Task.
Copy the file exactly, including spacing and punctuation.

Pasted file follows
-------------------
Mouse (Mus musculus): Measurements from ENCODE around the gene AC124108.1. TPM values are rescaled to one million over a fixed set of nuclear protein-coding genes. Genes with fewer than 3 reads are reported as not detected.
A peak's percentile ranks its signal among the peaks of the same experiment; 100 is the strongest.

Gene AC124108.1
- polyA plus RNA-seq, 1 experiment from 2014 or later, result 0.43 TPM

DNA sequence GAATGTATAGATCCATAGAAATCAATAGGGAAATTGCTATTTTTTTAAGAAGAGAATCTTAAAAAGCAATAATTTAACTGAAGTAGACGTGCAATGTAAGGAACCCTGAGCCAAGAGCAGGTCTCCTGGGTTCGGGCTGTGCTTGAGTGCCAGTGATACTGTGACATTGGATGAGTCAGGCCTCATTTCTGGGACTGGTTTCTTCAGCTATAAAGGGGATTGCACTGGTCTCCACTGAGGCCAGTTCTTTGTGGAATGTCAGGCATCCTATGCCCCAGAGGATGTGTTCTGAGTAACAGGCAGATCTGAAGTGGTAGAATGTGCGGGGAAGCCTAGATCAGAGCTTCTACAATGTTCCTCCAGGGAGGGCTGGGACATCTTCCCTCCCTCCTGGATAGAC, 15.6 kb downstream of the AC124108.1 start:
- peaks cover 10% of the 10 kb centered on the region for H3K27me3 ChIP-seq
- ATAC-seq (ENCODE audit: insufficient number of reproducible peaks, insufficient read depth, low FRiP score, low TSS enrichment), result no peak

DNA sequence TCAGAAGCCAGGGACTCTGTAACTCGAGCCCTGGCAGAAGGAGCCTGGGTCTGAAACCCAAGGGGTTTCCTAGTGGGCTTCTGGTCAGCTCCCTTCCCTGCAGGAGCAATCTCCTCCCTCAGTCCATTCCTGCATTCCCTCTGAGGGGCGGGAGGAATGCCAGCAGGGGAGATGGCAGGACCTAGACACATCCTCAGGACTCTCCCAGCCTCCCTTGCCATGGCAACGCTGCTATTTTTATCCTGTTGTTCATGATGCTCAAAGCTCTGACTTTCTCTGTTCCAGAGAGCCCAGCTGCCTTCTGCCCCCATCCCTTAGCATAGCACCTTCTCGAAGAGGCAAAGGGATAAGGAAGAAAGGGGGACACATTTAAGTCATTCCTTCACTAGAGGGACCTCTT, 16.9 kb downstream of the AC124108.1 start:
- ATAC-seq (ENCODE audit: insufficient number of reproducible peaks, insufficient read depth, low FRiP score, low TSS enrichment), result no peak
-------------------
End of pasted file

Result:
Mouse (Mus musculus): Measurements from ENCODE around the gene AC124108.1. TPM values are rescaled to one million over a fixed set of nuclear protein-coding genes. Genes with fewer than 3 reads are reported as not detected.
A peak's percentile ranks its signal among the peaks of the same experiment; 100 is the strongest.

Gene AC124108.1
- polyA plus RNA-seq, 1 experiment from 2014 or later, result 0.43 TPM

DNA sequence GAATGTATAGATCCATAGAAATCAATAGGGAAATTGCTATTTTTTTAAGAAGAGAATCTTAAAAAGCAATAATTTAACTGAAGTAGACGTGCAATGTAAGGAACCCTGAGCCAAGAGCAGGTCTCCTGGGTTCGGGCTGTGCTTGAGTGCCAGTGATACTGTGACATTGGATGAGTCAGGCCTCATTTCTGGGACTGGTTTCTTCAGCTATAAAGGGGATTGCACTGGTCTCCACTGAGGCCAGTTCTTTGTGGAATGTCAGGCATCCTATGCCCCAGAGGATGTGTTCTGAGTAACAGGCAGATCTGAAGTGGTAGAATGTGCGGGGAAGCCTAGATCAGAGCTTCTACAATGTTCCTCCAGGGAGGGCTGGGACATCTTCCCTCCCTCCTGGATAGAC, 15.6 kb downstream of the AC124108.1 start:
- peaks cover 10% of the 10 kb centered on the region for H3K27me3 ChIP-seq
- ATAC-seq (ENCODE audit: insufficient number of reproducible peaks, insufficient read depth, low FRiP score, low TSS enrichment), result no peak

DNA sequence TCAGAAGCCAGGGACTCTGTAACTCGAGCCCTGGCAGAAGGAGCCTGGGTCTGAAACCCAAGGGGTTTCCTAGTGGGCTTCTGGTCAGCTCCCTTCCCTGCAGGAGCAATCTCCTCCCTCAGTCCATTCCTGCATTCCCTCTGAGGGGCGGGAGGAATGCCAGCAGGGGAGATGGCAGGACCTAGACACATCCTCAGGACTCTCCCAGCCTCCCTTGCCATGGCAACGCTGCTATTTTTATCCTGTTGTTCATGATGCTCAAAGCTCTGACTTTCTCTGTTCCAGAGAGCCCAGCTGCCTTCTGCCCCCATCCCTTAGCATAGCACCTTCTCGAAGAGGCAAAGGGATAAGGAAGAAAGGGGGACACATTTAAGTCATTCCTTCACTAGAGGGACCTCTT, 16.9 kb downstream of the AC124108.1 start:
- ATAC-seq (ENCODE audit: insufficient number of reproducible peaks, insufficient read depth, low FRiP score, low TSS enrichment), result no peak